A tragic accident between the Bohemian towns of Ceska Budejovice and Tabor has left two people dead and eight injured. The accident occurred on Monday afternoon, when a lorry crashed into eight vehicles that stood at a traffic light on a stretch of the E55 motorway where a bridge was under reconstruction. The cause of the accident has yet to be determined, though police suspect the 25 year old lorry driver was simply inattentive and failed to respect the speed limit.
The Czech Republic already "consumed" most of the advantages that membership in the European Union brings before it joined the EU, President Vaclav Klaus said on Monday. Speaking at a seminar at Prague's Carolinum, Mr Klaus said the country's expenses have been outweighing the benefits of EU membership ever since EU accession two years ago. The union has moved from a phase of liberalisation to one of centralisation; as a result, Czech citizens are now struggling with excessive paper work, and abundance in legislation, the president said.
As of January 1 2007, there should be no caged or netted beds in use in
Czech institutional care, a new social services law stipulates. According
to Martin Zarsky from the labour and social affairs ministry, the use of
the beds is no longer among the measures authorised to control patients.
Though the law was signed by the president in March, the news has come as
a surprise to many institutions where netted and caged beds are still in
use. Some of them have expressed fear that they will have neither the
budget nor the extra staff necessary to implement the changes.
International NGOs have repeatedly criticised Czech social and mental institutions for their use of caged and netted beds. They say the measure is inhumane and would not be necessary if institutions had more staff and adopted more modern forms of treatment.
Every tenth Czech has an alcohol problem, a leading expert on alcoholism warned on Monday. Dr Petr Popov from the General Faculty Hospital in Prague says he has also been recording a rise in the number of alcoholic women and children. For every one man, there are two women undergoing treatment today. With an annual consumption of ten litres per person, Czechs are believed to be among the highest consumers of spirits in Europe.
The Czech newspaper, Mlada Fronta Dnes, has printed two promissory
notes that allegedly prove that the Social Democratic Party owes
millions of crowns to a controversial businessman. Radovan Krejcir
claims he loaned 60 million crowns (some 2.5 million US dollars) to the
party four years ago in order to help finance its election campaign. He
says the two promissory notes were signed by the former Social Democrat
leader Stanislav Gross in 2002. The Social Democrats have rejected the
allegations and Mr Gross says the signatures are forged.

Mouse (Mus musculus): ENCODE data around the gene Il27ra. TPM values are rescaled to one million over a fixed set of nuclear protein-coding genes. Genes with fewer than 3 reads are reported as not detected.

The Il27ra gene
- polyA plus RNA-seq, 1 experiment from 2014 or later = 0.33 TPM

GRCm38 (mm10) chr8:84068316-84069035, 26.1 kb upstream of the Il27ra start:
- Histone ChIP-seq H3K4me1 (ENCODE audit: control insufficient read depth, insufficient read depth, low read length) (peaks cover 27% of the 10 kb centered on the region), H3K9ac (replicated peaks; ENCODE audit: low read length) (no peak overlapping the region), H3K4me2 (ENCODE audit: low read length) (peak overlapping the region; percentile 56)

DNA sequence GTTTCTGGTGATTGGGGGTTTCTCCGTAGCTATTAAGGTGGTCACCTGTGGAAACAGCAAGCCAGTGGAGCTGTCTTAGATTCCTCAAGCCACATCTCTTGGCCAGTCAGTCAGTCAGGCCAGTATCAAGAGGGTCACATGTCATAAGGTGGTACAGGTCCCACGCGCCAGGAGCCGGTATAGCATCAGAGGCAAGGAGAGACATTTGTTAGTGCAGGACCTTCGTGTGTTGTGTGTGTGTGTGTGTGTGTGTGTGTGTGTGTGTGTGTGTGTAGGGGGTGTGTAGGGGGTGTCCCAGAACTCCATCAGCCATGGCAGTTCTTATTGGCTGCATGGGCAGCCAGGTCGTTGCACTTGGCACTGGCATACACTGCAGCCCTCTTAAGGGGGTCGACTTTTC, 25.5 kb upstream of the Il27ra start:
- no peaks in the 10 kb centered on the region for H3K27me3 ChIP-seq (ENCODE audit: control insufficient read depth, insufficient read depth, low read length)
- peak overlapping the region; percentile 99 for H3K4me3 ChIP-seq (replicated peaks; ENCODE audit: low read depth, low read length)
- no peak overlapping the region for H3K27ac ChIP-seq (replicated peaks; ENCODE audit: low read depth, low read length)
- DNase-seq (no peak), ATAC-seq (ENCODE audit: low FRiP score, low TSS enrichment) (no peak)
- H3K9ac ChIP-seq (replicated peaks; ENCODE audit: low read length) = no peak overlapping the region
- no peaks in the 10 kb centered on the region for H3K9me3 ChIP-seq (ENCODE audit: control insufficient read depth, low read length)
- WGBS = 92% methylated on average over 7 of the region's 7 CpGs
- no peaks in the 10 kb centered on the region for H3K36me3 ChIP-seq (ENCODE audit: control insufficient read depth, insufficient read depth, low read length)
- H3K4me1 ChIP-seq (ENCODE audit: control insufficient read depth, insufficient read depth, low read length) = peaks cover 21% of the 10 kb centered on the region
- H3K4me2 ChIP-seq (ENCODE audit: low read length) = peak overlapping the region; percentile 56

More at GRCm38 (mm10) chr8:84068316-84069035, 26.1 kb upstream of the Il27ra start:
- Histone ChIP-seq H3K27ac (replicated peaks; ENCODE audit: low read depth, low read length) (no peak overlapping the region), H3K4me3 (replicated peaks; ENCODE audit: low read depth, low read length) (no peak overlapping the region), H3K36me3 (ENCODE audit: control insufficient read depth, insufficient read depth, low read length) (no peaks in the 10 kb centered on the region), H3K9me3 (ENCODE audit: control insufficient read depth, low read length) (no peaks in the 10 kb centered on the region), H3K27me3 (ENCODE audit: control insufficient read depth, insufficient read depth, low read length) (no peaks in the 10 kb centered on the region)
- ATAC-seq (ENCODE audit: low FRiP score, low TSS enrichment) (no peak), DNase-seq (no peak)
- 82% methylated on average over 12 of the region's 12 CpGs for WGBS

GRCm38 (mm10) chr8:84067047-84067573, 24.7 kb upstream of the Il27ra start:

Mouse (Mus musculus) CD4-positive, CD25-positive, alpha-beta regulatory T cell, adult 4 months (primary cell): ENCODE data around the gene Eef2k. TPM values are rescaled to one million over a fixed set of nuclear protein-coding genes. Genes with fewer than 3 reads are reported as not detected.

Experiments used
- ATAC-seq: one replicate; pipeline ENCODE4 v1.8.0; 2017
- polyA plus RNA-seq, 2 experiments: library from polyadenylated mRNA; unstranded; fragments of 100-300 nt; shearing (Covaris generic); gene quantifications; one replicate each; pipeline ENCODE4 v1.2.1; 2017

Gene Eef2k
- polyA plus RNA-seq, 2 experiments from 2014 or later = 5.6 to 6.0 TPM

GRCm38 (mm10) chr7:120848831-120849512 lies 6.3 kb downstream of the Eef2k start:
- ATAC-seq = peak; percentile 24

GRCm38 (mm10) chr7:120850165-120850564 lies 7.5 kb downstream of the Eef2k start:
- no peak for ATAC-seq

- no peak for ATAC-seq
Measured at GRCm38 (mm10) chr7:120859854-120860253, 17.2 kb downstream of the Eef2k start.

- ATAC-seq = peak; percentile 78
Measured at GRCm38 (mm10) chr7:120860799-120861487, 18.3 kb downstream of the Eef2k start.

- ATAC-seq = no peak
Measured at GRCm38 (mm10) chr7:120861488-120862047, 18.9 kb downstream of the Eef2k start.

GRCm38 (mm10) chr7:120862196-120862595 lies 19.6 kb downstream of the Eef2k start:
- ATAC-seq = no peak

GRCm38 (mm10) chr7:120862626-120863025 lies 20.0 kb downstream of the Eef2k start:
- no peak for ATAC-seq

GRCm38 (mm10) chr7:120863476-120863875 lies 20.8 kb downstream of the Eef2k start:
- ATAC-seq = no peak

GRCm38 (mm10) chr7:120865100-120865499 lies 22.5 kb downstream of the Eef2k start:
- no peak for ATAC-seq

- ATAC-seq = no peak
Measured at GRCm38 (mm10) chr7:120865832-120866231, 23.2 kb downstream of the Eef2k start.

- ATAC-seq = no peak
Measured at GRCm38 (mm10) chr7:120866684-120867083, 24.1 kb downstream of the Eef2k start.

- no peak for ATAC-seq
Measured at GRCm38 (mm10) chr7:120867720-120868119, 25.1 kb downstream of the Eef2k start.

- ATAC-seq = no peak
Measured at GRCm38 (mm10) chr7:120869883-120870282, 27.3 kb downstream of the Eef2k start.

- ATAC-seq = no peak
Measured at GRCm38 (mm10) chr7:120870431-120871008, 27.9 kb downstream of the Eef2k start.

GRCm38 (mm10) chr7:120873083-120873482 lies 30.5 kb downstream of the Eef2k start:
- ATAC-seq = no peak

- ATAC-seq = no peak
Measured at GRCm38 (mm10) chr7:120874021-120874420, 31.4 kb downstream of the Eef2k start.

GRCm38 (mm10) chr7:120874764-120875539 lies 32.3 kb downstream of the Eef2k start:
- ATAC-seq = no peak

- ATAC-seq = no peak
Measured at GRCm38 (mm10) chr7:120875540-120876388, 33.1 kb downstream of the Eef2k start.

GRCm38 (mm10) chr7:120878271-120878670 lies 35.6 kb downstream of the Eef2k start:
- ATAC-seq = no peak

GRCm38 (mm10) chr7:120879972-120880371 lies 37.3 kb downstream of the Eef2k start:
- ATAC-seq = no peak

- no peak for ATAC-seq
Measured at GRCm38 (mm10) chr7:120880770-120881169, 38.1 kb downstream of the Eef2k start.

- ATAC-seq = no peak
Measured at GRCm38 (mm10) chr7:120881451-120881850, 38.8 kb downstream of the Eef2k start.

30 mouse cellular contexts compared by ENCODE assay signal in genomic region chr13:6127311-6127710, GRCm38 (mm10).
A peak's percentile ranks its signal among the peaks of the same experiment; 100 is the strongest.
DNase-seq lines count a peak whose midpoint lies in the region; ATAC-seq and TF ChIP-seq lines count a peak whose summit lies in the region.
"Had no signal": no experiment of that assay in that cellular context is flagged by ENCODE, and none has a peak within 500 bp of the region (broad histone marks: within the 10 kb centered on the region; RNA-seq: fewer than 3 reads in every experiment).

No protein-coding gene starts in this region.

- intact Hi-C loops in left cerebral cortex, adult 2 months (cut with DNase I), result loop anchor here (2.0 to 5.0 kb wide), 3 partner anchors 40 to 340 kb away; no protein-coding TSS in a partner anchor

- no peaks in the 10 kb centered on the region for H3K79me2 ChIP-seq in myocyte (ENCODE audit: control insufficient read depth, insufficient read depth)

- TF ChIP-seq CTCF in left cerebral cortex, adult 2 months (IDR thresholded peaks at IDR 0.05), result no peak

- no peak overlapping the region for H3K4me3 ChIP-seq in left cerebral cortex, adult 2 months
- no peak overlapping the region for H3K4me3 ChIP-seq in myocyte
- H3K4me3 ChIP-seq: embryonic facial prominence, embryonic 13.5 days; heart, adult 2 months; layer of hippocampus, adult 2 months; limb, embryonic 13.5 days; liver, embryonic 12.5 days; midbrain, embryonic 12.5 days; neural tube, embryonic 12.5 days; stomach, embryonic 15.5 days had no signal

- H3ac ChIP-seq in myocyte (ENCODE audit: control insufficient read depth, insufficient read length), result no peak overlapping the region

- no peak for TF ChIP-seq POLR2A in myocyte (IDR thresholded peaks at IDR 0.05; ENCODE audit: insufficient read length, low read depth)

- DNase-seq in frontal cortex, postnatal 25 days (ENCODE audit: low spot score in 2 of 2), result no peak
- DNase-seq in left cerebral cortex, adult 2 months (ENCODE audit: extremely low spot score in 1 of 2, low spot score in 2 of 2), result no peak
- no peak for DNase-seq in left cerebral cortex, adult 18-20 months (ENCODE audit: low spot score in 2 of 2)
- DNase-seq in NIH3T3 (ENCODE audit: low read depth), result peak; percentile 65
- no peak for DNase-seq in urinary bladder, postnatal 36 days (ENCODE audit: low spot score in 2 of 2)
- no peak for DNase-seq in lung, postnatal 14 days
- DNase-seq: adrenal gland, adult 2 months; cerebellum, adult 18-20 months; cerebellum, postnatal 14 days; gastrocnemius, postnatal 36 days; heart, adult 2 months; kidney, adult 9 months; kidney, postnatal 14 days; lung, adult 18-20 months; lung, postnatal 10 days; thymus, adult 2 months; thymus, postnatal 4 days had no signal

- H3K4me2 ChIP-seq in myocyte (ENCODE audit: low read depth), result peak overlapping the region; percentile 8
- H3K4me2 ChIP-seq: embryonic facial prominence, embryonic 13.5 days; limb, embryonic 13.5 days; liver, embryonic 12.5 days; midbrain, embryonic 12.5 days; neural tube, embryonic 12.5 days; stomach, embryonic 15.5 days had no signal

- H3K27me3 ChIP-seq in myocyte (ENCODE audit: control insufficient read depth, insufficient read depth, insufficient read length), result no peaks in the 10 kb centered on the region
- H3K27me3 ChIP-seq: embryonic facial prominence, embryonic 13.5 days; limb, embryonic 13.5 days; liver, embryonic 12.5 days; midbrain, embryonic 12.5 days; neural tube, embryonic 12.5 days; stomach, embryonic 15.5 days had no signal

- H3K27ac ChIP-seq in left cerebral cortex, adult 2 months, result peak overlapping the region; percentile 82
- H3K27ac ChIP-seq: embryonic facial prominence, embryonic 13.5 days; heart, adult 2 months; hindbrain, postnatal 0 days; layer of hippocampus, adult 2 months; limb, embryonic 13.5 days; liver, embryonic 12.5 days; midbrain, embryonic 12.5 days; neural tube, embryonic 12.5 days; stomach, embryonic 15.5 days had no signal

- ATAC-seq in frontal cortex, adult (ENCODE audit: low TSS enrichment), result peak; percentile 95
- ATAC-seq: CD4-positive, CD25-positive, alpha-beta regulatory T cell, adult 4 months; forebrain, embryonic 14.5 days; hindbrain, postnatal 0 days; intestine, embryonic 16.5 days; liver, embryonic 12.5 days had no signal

The police have also expressed doubt at the authenticity of the promissory notes. During a police raid in March, a fax was found holding clear instructions on how to forge a promissory note. They included a detailed explanation of the graphic design, the colour, and personal information on Mr Gross. Radovan Krejcir currently lives on the Seychelles. He fled the Czech Republic last year as he is wanted on a number of charges including tax evasion and conspiracy to murder.
Czech cyclist Jan Hruska has been suspended from racing for two weeks. Mr Hruska was one of 40 riders due to take part in the Tour of Catalonia, who underwent blood testing on Monday. Following the health checks, he was the only one not permitted to race, Reuters news agency reported. The 3 Molinas Resort rider is a former winner of two stages of the Tour of Italy. His most recent success was last week, when he took the overall victory in the Clasica Alcobendas stage race in Spain. The Tour of Catalonia finishes on Sunday.
The Czech government has decided to free 234 million crowns (a little over 10 million US dollars) from the state budget to purchase over 93 hectares of land in an industrial zone close to the north-western town of Most. The owner of the land has sued the Czech state for granting the construction of an aluminium works in the zone. Speaking to journalists on Monday, Prime Minister Paroubek said the state hopes to buy the land in an out-of-court settlement.
Prime Minister Jiri Paroubek has suggested that the leader of the Green
Party, Martin Bursik, has some explaining to do regarding his personal
property and the financing of the Green Party's election campaign, and
that as a result, the Social Democrats would find it difficult to
negotiate with Bursik following the elections. However, Paroubek stated
that his party will not disregard cooperation with other Green Party
members. Martin Bursik has reacted by saying that his finances are in
order, and that if Paroubek has some personal problem with him, it
should be clear that Green Party members chose him as a leader, and
possible coalition negotiations can not take place with other figures
inside the Green Party. Martin Bursik is facing accusations that he
purchased property in Prague for ten times less than its estimated
market value, a charge Bursik denies. The Green Party is expected to
play a key role if the upcoming elections result in the need to form a
Meanwhile, some members of the Green Party have publicized a letter criticizing internal communications within their party. These critics have also asked that all financial support for the Greens be clarified and publicized. The seventeen signatories insist that their letter does not mean that the Green Party suffers from internal divisions, and they have publicly stated their support for Martin Bursik. Among the critics are the Greens' Pardubice candidate Pavel Krivak, and the journalist Petr Uhl.